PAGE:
Cristiano Ronaldo is a 14/1 shot although could run into problems during a difficult group stage, while the same applies to Kylian Mbappe and Antoine Griezmann who will come up against stubborn German and Portuguese defences. It’s worth noting that the tournament top scorer generally has a few on the board before the knockout stage.

Memphis Depay and Alvaro Morata are trading at a bigger price, with the former likely to operate in an advanced position for the Netherlands, while the Spanish striker could make hay in Group E considering Sweden, Poland and Slovakia lie in wait.

England supporters may want to bear in mind that Raheem Sterling bagged a hat-trick against the Czechs during qualifying and the Manchester City forward is a best price 20/1 to win this summer’s Golden Boot, while Italy’s Ciro Immobile is trading at similar odds and could be Roberto Mancini’s preferred option.

Make sure to check out our favourite free bet offers to extract to maximum value from a top goalscorer punt for Euro 2020.

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Host Cities and Stadiums

UEFA made the unusual step of having multiple host nations for Euro 2020, with twelve original selected cities and countries. Eight of the cities and seven of the countries have never hosted a European Championship before, with Wembley Stadium having the honour of staging both semi-finals and also the final. Unfortunately Dublin and Bilbao are no longer hosting Euros games due to crowd size limits.

Amsterdam

Amsterdam

Artboard 1
  • Amsterdam

    Amsterdam

  • Baku

    Baku

  • Bilbao

    Bilbao

  • Bucharest

    Bucharest

  • Budapest

    Budapest

  • Copenhagen

    Copenhagen

  • Dublin

    Dublin

  • Glasgow

    Glasgow

  • London

    London

  • Munich

    Munich

  • Rome

    Rome

  • SPetersburg

    St Petersburg

Johan Cruijff Arena

  • Amsterdam - Netherlands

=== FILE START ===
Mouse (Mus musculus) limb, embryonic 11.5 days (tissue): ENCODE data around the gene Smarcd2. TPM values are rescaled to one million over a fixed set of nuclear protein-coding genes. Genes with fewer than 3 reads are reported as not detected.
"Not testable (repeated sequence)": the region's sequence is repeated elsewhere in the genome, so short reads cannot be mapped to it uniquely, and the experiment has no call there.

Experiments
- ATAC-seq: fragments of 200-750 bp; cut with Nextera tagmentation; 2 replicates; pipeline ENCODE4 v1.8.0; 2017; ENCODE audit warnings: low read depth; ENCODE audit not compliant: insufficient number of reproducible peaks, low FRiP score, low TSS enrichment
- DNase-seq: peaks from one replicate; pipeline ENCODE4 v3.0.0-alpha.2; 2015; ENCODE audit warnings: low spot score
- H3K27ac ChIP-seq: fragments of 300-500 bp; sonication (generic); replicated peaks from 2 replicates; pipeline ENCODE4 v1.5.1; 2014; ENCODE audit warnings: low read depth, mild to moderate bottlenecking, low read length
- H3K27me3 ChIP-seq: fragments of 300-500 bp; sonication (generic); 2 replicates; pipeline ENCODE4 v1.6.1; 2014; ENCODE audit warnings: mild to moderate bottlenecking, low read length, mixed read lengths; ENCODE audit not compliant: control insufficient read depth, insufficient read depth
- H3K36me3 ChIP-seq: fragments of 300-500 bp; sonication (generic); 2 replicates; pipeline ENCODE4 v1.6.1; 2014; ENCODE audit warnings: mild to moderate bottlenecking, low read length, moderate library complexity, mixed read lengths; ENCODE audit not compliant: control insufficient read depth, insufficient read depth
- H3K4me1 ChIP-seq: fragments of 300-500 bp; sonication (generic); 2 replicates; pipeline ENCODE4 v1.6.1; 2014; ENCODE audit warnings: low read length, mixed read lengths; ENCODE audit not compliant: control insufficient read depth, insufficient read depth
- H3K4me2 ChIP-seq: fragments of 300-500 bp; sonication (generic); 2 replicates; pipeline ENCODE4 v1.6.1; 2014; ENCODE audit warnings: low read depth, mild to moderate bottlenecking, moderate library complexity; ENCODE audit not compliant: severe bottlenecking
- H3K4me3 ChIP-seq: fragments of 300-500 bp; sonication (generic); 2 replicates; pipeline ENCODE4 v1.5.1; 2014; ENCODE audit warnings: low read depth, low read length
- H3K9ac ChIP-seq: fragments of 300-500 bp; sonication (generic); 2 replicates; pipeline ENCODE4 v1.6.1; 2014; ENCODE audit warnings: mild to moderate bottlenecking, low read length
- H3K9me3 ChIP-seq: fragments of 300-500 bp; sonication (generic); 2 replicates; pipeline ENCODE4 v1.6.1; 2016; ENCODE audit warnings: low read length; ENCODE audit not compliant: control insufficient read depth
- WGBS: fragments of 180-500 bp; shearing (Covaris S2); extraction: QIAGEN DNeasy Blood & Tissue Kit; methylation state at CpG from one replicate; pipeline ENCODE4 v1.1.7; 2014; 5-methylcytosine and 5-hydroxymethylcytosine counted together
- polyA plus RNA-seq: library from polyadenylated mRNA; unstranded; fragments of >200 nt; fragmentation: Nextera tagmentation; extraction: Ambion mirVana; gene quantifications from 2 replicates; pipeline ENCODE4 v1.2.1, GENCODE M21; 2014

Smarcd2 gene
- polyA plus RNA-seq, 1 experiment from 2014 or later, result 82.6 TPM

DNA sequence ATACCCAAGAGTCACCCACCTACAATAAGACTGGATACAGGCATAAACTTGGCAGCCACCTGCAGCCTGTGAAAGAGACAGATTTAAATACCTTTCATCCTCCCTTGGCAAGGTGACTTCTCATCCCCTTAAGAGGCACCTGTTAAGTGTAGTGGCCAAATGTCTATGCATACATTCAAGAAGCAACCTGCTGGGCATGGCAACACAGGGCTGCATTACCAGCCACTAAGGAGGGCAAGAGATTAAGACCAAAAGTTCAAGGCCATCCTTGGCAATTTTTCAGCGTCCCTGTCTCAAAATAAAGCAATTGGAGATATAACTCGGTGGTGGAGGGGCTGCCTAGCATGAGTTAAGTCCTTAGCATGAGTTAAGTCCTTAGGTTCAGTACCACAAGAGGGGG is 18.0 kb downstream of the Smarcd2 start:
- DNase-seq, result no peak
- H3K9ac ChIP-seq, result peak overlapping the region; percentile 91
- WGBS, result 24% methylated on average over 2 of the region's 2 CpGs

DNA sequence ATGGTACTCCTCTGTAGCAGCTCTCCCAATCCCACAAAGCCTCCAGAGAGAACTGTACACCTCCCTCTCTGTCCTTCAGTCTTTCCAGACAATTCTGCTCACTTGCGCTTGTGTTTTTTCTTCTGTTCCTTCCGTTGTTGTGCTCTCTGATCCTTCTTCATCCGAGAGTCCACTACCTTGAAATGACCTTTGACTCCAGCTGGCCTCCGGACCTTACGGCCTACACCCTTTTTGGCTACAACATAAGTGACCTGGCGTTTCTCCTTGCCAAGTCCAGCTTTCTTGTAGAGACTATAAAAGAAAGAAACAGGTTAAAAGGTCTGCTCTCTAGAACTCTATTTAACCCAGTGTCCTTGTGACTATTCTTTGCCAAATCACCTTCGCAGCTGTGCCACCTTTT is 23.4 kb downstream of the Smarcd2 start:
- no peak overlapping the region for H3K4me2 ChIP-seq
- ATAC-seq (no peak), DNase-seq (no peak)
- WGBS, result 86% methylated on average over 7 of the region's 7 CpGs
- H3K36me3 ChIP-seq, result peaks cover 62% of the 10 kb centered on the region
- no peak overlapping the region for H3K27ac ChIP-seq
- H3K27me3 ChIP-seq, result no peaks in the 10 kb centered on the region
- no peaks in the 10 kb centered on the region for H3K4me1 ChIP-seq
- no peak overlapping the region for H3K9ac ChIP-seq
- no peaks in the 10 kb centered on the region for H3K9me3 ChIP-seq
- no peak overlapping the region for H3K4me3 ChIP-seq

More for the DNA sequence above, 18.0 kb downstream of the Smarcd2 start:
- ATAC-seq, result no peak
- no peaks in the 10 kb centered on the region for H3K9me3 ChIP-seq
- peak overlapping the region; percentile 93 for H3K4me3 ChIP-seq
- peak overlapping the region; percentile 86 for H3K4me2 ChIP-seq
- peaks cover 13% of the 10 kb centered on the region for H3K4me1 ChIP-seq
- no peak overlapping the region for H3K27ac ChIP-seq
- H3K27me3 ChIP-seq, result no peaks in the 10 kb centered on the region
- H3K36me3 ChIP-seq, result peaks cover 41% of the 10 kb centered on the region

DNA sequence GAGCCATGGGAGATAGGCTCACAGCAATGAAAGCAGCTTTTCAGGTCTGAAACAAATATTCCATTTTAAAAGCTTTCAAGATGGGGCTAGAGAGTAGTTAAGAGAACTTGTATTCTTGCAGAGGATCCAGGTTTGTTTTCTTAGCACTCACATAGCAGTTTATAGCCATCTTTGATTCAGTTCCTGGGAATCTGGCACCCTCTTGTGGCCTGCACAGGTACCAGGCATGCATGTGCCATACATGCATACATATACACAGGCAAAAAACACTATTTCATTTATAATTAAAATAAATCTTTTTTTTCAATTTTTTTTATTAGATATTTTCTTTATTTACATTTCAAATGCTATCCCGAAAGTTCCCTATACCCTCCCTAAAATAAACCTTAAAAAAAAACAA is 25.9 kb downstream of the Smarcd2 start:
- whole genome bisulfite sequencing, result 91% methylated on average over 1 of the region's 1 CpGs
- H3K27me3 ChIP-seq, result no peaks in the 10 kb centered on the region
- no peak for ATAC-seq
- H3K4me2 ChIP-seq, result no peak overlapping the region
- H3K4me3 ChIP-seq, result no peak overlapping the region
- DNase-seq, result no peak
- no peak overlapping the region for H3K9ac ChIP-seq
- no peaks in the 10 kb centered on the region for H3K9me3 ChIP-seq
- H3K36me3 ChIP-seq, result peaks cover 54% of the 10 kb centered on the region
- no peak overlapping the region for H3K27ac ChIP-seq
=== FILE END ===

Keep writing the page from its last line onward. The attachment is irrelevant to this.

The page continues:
• Stadium Capacity: 54,990

Matches at Johan Cruijff Arena

  • Group C
    • Sunday, 14 June - Netherlands v Ukraine (21:00, local time)
    • Thursday, 18 June - Netherlands v Austria (21:00, local time)
    • Monday, 22 June - Play-off winner D or A v Netherlands (18:00, local time)
  • R16
    • Saturday, 27 June - 2A v 2B (18:00, local time)

Baku Olympic Stadium

  • Baku - Azerbaijan

  • Stadium Capacity: 69,870

Matches at Baku Olympic Stadium

  • Group A
    • Saturday, 13 June - Wales v Switzerland (17:00, local time)
    • Wednesday, 17 June - Turkey v Wales (20:00, local time)
    • Sunday, 21 June - Switzerland v Turkey (20:00, local time)
  • QF
    • Saturday, 4 July - Winner 3 v Winner 1 (20:00, local time)

San Mamés Stadium

  • Bilbao - Spain

  • Stadium Capacity: 53,289

Matches at the San Mamés Stadium

  • Group E
    • Monday, 15 June - Spain v Sweden (21:00, local time)
    • Saturday, 20 June - Spain v Poland (21:00, local time)
    • Wednesday, 24 June - Play-off winner B v Spain (18:00, local time)
  • R16
    • Sunday, 28 June - 1B v 3A/D/E/F (21:00, local time)

National Arena Bucharest

  • Bucharest - Romania

  • Stadium Capacity: 55,634

Matches at the National Arena Bucharest

  • Group C
    • Sunday, 14 June - Austria v Play-off winner D or A (18:00, local time)
    • Thursday, 18 June - Ukraine v Play-off winner D or A (15:00, local time)